“No sign of impact…” Garrison’s helmeted head swung her way, the flashlights embedded either side of the faceplate blinding her for a split second before the reactive plastiglass of her own helm darkened. “Hang on.”
But, Marris’ infofeed, displayed to one side of the helm’s visor, had already alerted her.
“Phased particles,” she snapped. “Over there. Just enough to form a trace.” There were five doors leading out of the atrium, including the one through which they’d just entered. The Kalaz’an missile had phased through the atrium wall just a few centimetres away from one of the security doors leading into the inner recesses of the suite. Marris was unsurprised to see that that particular door opened on a corridor that would eventually lead to a laboratory that did not officially exist. A laboratory which housed a project on which the hopes of an empire rested.
“Hendrickson, Gomez…” Marris nodded to two nearby security officers. “Through there.”
She, Garrison and the other four guardsmen watched as Hendrickson overrode the security code with his keywand and the heavy metal door began to slide upwards. The space behind the door was shrouded in shadow. There was no emergency lighting active in that part of the suite, no lighting of any kind.
Crouching low, Gomez took a step forward, her phase rifle parallel with the floor. Hendrickson was a couple of steps behind her, standing taller, so that his plasma gun had an unobstructed field of fire over her shoulder. Their helmet beams criss-crossed each other, dispersing the shadows, illuminating an empty corridor, its identification markings picked out in bland, official blue and red script.
Centimetre by centimetre they made their way down the corridor.
“Looks clear,” came Gomez’ voice. “Hold on. There’s something…”
Both the audio feed and the two security officers’ helmet lights cut out at the same time. The darkness returned with a vengeance. To Marris and the others, it appeared that the two officers had simply been swallowed by the shadows.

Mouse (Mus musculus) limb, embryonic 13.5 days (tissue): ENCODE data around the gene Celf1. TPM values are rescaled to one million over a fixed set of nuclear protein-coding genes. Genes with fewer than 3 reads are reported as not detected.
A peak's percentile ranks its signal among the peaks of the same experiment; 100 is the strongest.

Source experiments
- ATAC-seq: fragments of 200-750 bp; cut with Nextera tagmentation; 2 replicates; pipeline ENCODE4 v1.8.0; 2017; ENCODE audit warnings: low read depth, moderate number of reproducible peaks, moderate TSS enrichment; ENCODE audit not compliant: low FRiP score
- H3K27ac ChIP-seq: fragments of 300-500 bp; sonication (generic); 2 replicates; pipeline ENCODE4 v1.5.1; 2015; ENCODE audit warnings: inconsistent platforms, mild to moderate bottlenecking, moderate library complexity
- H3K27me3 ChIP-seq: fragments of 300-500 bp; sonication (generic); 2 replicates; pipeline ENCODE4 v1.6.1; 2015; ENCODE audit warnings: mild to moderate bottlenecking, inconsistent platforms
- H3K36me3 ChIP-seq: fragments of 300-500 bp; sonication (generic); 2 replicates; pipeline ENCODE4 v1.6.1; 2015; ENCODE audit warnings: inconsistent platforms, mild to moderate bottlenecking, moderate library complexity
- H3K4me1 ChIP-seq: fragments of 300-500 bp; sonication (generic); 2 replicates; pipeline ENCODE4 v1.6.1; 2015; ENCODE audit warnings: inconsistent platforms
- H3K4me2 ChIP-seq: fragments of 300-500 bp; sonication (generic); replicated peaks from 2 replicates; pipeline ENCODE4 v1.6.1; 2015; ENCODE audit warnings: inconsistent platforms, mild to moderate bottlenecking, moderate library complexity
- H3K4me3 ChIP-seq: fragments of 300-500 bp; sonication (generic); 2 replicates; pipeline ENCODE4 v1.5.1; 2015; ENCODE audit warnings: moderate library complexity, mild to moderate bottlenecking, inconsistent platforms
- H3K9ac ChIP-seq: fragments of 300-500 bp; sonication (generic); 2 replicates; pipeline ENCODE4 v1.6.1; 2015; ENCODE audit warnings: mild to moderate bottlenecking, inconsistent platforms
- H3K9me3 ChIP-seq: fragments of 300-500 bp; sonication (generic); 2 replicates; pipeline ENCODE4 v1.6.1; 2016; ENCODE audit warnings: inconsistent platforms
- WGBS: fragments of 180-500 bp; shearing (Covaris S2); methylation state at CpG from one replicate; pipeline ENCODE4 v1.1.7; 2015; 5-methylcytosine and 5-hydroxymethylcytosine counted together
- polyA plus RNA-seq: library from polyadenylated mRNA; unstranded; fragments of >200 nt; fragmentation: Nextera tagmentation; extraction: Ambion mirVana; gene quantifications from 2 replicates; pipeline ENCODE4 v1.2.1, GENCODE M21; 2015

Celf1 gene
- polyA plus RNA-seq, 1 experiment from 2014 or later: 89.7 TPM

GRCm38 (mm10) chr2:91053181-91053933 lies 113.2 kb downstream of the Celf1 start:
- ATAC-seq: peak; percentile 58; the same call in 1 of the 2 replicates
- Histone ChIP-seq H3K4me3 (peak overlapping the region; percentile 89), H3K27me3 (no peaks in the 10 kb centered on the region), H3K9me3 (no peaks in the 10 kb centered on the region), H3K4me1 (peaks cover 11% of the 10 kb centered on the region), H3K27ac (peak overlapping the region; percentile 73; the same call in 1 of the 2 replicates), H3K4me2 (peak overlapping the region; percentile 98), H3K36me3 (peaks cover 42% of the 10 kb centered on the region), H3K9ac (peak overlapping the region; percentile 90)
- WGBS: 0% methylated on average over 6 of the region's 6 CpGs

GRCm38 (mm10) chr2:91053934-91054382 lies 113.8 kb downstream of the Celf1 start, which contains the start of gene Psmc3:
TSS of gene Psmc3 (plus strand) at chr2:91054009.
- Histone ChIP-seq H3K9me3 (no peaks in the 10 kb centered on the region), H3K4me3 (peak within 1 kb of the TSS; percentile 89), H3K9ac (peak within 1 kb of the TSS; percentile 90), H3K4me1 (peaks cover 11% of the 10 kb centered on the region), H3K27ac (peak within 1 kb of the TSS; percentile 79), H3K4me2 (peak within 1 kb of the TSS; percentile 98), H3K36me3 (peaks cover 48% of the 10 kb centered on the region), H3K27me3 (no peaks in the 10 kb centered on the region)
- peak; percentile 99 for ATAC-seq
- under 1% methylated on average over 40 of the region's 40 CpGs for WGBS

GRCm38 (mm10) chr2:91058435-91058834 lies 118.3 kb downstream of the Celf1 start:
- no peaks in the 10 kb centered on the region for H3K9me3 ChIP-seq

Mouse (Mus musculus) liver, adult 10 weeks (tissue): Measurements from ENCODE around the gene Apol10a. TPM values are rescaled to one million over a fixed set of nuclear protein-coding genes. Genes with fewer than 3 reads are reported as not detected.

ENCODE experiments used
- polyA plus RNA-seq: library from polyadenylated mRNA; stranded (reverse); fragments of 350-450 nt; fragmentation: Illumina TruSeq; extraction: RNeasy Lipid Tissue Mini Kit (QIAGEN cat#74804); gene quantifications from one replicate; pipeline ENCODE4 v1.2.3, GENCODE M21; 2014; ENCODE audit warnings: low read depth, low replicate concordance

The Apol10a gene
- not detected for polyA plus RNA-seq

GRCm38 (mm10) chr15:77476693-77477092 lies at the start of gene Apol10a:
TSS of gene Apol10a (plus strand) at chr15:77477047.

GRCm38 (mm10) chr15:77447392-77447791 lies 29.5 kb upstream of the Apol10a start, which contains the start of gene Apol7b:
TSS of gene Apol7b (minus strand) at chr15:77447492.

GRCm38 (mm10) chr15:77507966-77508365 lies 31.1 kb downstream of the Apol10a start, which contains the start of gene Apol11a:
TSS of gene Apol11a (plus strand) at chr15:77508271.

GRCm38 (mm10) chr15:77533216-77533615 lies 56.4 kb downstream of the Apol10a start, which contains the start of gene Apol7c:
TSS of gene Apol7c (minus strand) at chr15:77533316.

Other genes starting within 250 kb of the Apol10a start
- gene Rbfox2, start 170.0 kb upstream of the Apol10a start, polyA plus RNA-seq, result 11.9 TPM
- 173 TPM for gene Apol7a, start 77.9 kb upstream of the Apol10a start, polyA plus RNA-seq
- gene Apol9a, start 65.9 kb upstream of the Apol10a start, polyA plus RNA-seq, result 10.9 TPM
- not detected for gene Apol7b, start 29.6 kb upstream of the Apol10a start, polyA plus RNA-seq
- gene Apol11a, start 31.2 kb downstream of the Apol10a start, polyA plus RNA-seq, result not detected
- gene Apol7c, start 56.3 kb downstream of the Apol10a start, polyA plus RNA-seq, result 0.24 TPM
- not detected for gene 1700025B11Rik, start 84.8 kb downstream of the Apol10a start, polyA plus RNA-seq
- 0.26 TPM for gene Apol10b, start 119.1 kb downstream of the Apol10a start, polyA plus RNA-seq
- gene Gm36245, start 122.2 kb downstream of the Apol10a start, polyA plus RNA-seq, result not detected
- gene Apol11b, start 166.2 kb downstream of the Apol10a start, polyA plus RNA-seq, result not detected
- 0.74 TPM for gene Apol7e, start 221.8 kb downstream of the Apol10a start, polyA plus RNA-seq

There was a moment of shocked silence.
“Gomez?” Marris said, taking a tentative step forward towards the shadowed entrance.
With a fizzing hiss, the audio feed snapped back on. And then the screaming started.
The bridge of the Valiant was dominated by a holographic tank that bulged out of the wall directly in front of the Captain’s chair, currently occupied by Lieutenant-Commander Sam Gordon. Updated constantly by an unending stream of data from sensors on the hull and within the superstructure of the vessel, the tank was currently displaying the state of combat between the Valiant and the Kalaz’an ship. The Valiant was pummelling its enemy with a tachyon broadside from its starboard batteries, while the Kalaz’an battle cruiser hung in space silently absorbing the impacts with – in the holographic recreation at least if not in reality – pink, orange and, occasionally, red flares of light blossoming on its screens, a representation of the likelihood of phase shield overload. Gordon found the enemy ship’s calm inscrutability profoundly unsettling. This was not the first time he had served on a vessel engaged by a Kalaz’an ship, but being part of the thirty-strong liberation fleet in the Battle of Von Bek’s World or running anti-incursion patrols on the edge of Earth Fleet space were completely different propositions to what he was experiencing now.
Gordon shifted in the command seat, biting down on the urge to ask Schofield for a situation report; the situation was blindingly obvious to anyone willing to cast even a cursory glance at the holo-tank.
He turned to Forster. The comms officer’s shaven head gleamed in the blood-red lighting and shadows pooled in her sunken cheeks. Her eyes were open but unseeing. Her lips moved subtly – pursing, twisting, relaxing. Mantras, catechisms, psycho-mnemonics that he couldn’t hear and wouldn’t be able to understand in any case animated them.
“Forster…” Gordon stopped himself. Interrupting a comms officer in communion was not an inherently dangerous thing to do, but it still felt… sacrilegious. “Forster!” Sharper this time. More authoritative. More like Marris. “Any breakthrough?”